Um, yeah, that’s Isaac and it’s clear why we have issues at home.

The reason I believe that Cindy was a beta dog is that she did not hesitate to put Lucy in her place; the difference was it took one snap from Cindy and…that was it. Lucy backed off, Cindy laid back down and things were back to peace and quiet. And the two of them got along beautifully 95 percent of the time; they snuggled, they went outside together, they took walks together before Cindy had to undergo heartworm treatment.

And the reason Lucy and Isaac don’t get along is that Isaac is much more physical in his beta dog ways and he can physically overpower Lucy. Cindy absolutely could not do that.

I love(d) Cindy but physically she was no match for Lucy.

I love(d) Cindy but physically she was no match for Lucy.

Anyway, I meant for this to be a much more lighthearted post; I mean, essentially I’m calling Lucy a stupidly happy dog! Which is a good thing, really. And part of the reason I want to “fix” Isaac so badly is that I hate for that happy part of Lucy to be lost, even if temporarily.

D-Day

Tomorrow is D-Day for Isaac. He (and I) are going to go through some pretty intensive behavioral training tomorrow.

We’ve been fostering Isaac for over nine months now and while obviously things are liveable, we still have a very long way to go until I believe Isaac will be adoptable to a wide variety of homes. Right now he’s limited to a home with no other dogs, no small children (because he’s so strong) and a semi-rural area. And clearly after nine months we haven’t found a home that fits those requirements.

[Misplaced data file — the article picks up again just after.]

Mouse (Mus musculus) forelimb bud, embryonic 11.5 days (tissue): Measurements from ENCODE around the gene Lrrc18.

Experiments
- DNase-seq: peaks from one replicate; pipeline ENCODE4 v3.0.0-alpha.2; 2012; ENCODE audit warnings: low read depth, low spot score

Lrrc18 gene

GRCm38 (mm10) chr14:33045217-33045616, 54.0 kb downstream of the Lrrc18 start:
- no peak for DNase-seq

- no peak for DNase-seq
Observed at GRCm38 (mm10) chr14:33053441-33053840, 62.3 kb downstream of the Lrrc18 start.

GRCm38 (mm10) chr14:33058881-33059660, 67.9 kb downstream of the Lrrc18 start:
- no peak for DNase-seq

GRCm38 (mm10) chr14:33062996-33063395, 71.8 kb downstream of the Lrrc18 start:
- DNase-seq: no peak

"I like it right here."

“I like it right here.”

He still flips out when we meet other dogs on our walks and still humps Lucy, although it’s not quite as frequent lately (it does tend to go in waves, though). And sometimes (honestly, very rarely) he’s not exactly friendly to people we encounter on walks and it’s always on our walks – he’s perfectly fine in our home, other peoples’ homes, etc. It’s just in neutral territory he’s too hit or miss for my liking.

Because I have no idea if or when Isaac will finally be adopted, I need to make our current situation as liveable and stress-free as possible so that is my one and only main goal tomorrow.

I expect it to be a tiring day but I can’t state enough how much I’m looking forward to tomorrow. Hopefully I’ll have a good report. 🙂

PS – I got this adorable photo of my first foster, Cindy (now Nellie). She doesn’t walk well so she now has her own personal ride – what a cutie.
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Happy Birthday From Afar

Today is Cindy’s (Nellie’s) ninth birthday!!

Cindy's first-ever birthday party.

Cindy’s first-ever birthday party.

I cannot tell you happy it makes me every year that she is able to celebrate her birthday! And unlike Snowy, we know exactly when her birthday is, according to the papers she came with.

For those new to the blog, Cindy was my first-ever foster and as such, holds a very, very special spot in my heart. She holds that special spot for so many more reasons than just being my first foster, though. Cindy was a puppy mill mama and over the six months that I had her, I learned how rewarding it is to see a dog learn how to be a pet. It sounds so silly – learn how to be a pet? – but she had NO idea what being a family dog meant.

First time playing with a toy!

First time playing with a toy!

Cindy spent the first seven years of her life in a puppy mill; we don’t know exactly what it was like but she was likely kept in a wire cage, saw little to no significant time outside that cage, was forced to produce litter after litter and never received proper veterinary care. Her c-sections were likely done in horrendously unsafe conditions as evidenced by the fact that when her forever family had her spayed, it was a very complicated surgery as they had to essentially dig through layers of scar tissue. Her paws were splayed (due to the wire cage, I’m positive) and her joints? Horrible. Her shoulders were/are bowed and I’ll never forget when our vet sort of pushed her shoulders up and in to show me where the joints should be. Her back was/is swayed and she was both heartworm and lyme positive when we got her.